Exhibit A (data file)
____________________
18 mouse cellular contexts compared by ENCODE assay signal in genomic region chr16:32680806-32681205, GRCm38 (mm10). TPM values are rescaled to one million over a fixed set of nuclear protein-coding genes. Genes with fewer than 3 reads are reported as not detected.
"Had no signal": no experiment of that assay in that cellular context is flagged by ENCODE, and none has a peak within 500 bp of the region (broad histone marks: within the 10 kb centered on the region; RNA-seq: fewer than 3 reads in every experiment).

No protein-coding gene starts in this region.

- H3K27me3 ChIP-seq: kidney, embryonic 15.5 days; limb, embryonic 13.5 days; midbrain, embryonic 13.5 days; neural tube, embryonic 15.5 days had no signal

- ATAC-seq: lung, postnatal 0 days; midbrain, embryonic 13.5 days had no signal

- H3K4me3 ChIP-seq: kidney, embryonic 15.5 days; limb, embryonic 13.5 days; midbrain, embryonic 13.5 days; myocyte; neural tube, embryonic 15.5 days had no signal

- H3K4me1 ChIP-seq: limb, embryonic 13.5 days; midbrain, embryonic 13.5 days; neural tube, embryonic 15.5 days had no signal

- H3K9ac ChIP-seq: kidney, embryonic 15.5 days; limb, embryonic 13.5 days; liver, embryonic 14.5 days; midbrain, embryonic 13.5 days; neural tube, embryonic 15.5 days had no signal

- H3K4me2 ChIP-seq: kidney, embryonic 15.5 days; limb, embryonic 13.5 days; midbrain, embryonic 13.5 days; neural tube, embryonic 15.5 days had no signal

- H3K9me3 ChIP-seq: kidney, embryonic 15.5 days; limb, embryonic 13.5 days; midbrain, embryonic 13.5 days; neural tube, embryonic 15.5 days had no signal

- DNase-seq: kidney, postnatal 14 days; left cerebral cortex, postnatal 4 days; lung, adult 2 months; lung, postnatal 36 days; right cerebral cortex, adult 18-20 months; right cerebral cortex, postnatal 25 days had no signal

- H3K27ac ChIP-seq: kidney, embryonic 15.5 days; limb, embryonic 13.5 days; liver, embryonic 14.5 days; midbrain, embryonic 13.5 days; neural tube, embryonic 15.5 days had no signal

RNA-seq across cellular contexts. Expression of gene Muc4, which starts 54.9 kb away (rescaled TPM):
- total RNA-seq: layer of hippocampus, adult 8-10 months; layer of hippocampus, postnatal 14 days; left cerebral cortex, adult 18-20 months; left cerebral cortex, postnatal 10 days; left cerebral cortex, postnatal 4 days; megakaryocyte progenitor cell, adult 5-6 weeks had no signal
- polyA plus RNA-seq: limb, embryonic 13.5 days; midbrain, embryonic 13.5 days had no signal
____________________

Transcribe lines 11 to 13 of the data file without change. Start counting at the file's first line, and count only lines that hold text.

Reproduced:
- DNase-seq: kidney, postnatal 14 days; left cerebral cortex, postnatal 4 days; lung, adult 2 months; lung, postnatal 36 days; right cerebral cortex, adult 18-20 months; right cerebral cortex, postnatal 25 days had no signal

- H3K27ac ChIP-seq: kidney, embryonic 15.5 days; limb, embryonic 13.5 days; liver, embryonic 14.5 days; midbrain, embryonic 13.5 days; neural tube, embryonic 15.5 days had no signal

RNA-seq across cellular contexts. Expression of gene Muc4, which starts 54.9 kb away (rescaled TPM):